Ratan Tata and Subir Gokarn

Ratan Tata and Subir Gokarn

There is an underlying common theme between the succession plan of a corporate patriarch and the appointment of a senior central banker.

Ratan Tata said on Wednesday that the next chief of the Tata group could be a foreigner. On the same day, the government finally cleared the appointment of Subir Gokarn as the deputy governor of the Reserve Bank of India (RBI).

Both these events point in the same direction: the readiness to pull in the best talent from outside the normal boundaries set up by the two organizations. The Tata group has always been run by an Indian and almost inevitably by a Tata in its 140-plus years of existence. RBI, too, has mostly reserved its top jobs for people within a charmed circle of central bank insiders or civil servants. Among the few exceptions: R.K. Hazari came to RBI via Bombay University and the Economic and Political Weekly while C. Rangarajan came in from the Indian Institute of Management, Ahmedabad.

There is a lesson here for the rest of the Indian government and corporate sector. Top jobs in companies are still reserved for family scions while it is difficult to get a senior position in government unless you have climbed the civil service ladder. There have been notable exceptions, but the general trend has not been very inspiring.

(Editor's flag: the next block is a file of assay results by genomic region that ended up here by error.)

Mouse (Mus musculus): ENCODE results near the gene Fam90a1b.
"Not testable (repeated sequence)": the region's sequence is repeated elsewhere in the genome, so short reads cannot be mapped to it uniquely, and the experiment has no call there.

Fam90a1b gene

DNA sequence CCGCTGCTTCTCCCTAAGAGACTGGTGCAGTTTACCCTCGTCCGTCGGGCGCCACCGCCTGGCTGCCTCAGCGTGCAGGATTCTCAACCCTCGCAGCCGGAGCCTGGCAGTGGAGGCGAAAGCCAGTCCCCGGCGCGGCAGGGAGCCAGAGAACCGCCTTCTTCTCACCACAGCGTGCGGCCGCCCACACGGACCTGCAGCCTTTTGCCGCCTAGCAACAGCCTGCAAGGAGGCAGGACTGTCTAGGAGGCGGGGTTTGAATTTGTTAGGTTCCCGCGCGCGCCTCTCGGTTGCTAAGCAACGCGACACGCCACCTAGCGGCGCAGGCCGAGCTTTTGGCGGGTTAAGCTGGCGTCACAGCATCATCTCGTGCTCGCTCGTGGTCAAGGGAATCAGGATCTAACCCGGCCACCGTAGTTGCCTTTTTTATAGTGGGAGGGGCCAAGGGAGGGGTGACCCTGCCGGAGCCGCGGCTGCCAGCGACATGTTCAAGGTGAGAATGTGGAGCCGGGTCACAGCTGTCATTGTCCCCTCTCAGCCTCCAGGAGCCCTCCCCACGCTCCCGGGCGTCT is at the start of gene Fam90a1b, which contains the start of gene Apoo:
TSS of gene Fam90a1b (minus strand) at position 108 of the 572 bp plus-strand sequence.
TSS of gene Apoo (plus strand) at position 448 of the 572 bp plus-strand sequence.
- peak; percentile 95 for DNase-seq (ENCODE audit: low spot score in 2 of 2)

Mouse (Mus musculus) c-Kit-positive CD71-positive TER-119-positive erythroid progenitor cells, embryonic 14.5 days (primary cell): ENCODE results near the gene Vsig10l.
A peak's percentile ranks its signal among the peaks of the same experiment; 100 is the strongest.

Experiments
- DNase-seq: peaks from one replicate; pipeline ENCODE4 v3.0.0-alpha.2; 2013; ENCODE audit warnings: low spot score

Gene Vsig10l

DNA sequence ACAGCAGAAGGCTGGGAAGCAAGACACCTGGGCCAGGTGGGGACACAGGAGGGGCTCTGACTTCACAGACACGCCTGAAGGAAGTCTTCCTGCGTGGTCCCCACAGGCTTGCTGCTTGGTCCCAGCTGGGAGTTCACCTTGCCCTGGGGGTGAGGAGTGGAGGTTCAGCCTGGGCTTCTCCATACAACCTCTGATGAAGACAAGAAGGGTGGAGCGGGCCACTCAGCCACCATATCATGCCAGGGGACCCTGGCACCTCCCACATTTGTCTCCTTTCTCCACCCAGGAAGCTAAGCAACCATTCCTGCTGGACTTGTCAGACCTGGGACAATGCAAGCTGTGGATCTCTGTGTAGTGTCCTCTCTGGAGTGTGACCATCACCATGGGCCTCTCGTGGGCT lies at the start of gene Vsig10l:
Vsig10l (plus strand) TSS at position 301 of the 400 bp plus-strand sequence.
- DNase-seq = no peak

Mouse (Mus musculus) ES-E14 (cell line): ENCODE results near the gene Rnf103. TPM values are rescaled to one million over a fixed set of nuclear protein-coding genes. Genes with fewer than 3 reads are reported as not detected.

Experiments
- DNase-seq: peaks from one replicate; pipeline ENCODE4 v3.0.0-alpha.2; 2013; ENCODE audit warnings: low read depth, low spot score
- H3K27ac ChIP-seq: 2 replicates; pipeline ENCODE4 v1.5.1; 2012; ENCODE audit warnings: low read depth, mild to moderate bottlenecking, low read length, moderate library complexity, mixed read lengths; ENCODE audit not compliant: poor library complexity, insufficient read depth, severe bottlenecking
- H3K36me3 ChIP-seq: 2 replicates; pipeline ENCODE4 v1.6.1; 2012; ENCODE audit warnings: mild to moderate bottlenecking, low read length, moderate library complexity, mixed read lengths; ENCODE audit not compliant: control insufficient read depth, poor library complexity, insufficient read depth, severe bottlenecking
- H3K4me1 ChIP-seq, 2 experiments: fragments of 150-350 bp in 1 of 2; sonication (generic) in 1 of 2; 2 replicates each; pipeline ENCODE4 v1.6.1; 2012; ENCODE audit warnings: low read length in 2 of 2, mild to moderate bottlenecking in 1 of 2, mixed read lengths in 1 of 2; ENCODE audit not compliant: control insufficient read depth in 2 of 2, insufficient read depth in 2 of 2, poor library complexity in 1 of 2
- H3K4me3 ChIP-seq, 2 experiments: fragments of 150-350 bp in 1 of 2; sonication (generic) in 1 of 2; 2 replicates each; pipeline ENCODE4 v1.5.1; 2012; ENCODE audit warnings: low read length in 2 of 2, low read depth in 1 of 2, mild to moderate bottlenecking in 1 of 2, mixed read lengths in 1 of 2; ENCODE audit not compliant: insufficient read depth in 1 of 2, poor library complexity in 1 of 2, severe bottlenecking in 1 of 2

India has changed. Large corporate groups have gone global, in the scope of their operations as well as the funding of their balance sheets. Governance, too, requires special expertise that does not necessarily lie within the generalist administrative services that were designed to serve a colonial state.

The change to a culture of global talent searches in the case of companies and lateral entries in the case of the civil services is not going to be easy or rapid. Just think back at the shock in Japan when Carlos Ghosn, a Frenchman of Lebanese origin, was appointed head of Japanese car maker Nissan in 1999. He has now been honoured by a Japanese manga comic book on his life.

Civil services in most nations tend to be closed shops that bristle at any suggestion that outsiders should be brought in from time to time.

Have we just seen the first signs of change?

Do Indian organizations have to spread the talent net wider? Tell us at views@livemint.com